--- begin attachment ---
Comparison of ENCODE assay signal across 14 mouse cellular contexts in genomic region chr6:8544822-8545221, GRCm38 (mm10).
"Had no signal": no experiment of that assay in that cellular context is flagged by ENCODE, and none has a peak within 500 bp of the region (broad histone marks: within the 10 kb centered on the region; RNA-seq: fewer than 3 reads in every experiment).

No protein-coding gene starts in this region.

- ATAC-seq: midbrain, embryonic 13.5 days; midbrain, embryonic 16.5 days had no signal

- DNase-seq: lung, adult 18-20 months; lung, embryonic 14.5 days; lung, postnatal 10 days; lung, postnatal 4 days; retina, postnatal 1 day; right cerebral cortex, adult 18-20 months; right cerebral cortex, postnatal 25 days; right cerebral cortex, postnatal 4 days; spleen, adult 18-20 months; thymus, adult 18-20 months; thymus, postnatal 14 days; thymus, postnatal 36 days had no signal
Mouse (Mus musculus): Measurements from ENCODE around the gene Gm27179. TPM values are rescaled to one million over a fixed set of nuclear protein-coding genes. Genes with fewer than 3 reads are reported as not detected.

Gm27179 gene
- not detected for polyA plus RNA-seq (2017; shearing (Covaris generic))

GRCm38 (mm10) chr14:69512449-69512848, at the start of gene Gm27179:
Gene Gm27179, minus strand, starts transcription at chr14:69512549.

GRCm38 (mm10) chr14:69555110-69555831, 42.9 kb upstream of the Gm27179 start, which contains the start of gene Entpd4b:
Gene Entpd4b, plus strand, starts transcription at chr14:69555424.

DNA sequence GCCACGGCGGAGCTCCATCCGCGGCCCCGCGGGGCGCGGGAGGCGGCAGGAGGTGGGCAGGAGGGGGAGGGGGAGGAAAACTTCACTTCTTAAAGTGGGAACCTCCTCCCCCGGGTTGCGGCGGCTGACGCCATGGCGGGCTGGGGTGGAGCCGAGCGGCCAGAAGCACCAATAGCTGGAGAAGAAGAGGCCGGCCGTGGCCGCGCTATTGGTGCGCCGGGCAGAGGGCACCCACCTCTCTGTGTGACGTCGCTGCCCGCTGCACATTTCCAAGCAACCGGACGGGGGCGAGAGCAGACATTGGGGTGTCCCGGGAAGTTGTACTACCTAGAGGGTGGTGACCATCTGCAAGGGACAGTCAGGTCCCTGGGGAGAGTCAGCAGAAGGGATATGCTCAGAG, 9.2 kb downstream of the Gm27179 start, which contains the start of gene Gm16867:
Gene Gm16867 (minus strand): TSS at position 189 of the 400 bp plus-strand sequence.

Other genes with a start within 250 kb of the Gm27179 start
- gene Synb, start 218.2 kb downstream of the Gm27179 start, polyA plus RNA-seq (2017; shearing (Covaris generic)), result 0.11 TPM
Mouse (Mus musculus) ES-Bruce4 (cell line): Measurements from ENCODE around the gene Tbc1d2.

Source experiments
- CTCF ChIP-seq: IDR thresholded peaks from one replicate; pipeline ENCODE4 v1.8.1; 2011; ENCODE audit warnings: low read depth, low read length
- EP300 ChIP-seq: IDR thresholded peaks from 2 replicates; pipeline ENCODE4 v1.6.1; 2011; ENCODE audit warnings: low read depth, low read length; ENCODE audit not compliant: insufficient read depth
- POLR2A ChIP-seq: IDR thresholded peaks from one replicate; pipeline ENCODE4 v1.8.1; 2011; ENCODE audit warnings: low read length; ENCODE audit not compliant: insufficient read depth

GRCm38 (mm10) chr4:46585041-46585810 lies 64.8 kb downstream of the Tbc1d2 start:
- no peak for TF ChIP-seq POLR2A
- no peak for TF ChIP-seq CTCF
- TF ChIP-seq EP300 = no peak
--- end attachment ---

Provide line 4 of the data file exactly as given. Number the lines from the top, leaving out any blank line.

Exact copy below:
- ATAC-seq: midbrain, embryonic 13.5 days; midbrain, embryonic 16.5 days had no signal